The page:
A: I think they’re probably being written, but they’re not as good as the ones in the ‘60s. You sit down and want to write a protest song and it’s not easy. The thing they haven’t been able to cross the bridge into is an anthem. There might be a lot of good songs, but we need the ones that will be adhesive, like “We Shall Overcome.”
Q: “Whistle Down the Wind” is your first album in a decade and it was a relatively quick process to record.
A: (Laughs) The process was a year and half to find the songs! I don’t pretend to do that work. Sometimes I find a song, like “Another World” and “The President Sang Amazing Grace,” but for the most part (my manager) is doing the dirty work. He has a pile of songs waist high at his desk. If he thinks there is any possibility I’ll like something, he’ll listen another 50 times. When it comes to me, it’s more difficult than it was years ago to reconstruct a song to my range. We worked for three days in studio. We have such brilliant musicians and they stand there with notepads and run through it once and I go in my little cubby and they go in theirs.
Q: You have songs on the album from Mary Chapin, Tom Waits, Joe Henry. What made those songs special?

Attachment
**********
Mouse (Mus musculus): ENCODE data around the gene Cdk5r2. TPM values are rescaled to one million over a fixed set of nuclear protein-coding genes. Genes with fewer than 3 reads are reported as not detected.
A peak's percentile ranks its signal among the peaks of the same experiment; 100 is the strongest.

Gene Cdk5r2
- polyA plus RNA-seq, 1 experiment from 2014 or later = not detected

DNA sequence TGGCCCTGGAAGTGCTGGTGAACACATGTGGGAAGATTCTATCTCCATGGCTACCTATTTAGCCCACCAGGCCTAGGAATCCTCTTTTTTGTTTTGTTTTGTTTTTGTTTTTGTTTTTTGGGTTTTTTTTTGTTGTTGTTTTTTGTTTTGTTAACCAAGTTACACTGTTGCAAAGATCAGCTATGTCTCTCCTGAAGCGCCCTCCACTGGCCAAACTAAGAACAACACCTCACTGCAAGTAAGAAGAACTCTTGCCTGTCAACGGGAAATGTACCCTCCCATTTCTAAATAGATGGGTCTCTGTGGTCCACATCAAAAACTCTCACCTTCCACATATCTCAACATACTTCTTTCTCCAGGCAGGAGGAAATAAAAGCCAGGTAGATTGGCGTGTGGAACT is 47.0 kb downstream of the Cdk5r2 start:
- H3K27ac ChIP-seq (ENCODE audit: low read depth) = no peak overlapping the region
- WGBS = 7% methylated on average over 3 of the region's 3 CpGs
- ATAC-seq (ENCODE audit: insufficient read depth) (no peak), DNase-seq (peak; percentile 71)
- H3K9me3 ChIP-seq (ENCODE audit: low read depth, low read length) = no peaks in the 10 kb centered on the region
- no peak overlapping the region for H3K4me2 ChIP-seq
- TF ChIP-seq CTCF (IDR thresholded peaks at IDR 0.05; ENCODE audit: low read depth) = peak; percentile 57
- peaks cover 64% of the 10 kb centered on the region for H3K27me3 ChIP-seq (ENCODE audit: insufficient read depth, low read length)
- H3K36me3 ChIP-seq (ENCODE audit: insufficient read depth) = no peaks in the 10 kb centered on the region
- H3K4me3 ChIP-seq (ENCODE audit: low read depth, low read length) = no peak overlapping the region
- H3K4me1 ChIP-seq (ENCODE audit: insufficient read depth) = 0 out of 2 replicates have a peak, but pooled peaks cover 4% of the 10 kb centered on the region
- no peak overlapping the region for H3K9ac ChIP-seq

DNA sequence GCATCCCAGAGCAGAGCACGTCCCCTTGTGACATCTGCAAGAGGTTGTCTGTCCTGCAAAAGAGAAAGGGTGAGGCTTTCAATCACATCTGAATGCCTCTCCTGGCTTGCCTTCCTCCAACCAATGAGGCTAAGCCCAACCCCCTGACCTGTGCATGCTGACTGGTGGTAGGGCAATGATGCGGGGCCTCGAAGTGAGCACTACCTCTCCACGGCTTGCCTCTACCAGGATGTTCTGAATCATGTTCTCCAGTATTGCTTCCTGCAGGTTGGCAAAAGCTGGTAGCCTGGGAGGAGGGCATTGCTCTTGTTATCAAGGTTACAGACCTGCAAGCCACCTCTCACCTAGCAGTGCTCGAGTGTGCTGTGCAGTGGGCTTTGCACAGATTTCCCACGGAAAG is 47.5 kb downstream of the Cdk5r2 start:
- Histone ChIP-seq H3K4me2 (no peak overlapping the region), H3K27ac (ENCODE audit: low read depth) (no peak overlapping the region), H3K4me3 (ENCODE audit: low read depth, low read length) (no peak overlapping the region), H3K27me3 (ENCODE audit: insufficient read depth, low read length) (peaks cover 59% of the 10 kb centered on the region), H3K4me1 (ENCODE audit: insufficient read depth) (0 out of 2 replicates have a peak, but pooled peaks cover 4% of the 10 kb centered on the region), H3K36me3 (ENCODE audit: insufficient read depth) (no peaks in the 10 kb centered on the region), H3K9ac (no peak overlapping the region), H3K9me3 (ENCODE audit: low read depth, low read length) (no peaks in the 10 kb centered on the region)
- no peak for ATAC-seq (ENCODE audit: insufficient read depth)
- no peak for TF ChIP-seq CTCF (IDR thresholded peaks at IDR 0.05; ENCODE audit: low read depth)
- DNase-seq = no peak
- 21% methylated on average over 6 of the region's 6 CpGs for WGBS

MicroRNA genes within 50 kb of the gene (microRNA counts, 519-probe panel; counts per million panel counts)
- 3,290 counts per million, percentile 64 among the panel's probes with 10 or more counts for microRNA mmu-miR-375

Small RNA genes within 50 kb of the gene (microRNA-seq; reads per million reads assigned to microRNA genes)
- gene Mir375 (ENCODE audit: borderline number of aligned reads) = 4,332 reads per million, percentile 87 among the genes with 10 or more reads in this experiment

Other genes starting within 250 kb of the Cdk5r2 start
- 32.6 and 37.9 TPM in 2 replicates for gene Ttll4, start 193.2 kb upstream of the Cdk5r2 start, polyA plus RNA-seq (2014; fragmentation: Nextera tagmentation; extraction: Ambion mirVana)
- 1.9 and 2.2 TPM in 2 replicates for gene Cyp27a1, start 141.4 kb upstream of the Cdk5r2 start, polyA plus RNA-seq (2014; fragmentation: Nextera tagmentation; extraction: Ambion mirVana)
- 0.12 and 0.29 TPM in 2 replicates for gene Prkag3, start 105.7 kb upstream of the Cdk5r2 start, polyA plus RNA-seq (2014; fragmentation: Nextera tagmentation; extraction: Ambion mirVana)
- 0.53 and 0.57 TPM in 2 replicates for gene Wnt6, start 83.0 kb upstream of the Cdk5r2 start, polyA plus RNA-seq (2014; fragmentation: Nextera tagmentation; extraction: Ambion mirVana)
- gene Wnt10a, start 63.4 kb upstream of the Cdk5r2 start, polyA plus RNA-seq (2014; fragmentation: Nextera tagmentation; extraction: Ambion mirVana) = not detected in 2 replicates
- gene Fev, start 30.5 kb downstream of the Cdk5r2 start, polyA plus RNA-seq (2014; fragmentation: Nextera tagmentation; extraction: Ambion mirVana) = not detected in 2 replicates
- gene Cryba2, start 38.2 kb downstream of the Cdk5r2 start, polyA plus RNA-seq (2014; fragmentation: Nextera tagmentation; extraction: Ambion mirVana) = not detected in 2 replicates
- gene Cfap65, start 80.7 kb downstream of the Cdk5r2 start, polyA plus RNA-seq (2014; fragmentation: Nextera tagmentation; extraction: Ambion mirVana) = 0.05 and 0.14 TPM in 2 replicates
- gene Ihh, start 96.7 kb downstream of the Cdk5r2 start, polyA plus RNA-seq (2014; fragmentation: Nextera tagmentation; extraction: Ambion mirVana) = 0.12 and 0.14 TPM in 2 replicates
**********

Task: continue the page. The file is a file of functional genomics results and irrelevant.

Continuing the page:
A: I could manage them in my range. Tom is a fallback. I could go to any album and look at his repertoire and find something to sing. “The President Sang Amazing Grace” (by Zoe Mulford), I heard on the radio. Without that song and “Another World,” it would be a pretty album, but it wouldn’t have the depth that it has.
Q: You were inducted into the Rock and Roll Hall of Fame in 2017. What did that mean to you?
A: I’m kind of ‘Eh, whatever” about awards, but with that one I did recognize my position in that rock and roll thing because it was transitional. I’ve had heavy rock and rollers come up to me all my life and say their music has influenced me. I was there when Dylan taught the Beatles how to smoke pot.
Q: You've lived an extraordinary and brave life. What do you want your legacy to be?
A: I can never really find the answer to that. It probably has to do with my son and having done what so many moms would like to do - come to terms with whatever was lacking in his childhood and unconditionally love him and support him.
Q: How do you plan to spend your time once this tour is over?
A: I paint, and I want to try to learn to slow down quick. As you get older and death looms in your face, it’s wiser to have been able to meditate on it. I’ve had a small taste of what it’s like (to be retired). In two months (after the tour ends), I won’t be getting back on the bus, and yes, I’ll spend some time in the garden.
8 p.m. Friday. $39.50. Atlanta Symphony Hall, 1280 Peachtree St. NE, Atlanta. 1-800-745-3000, ticketmaster.com.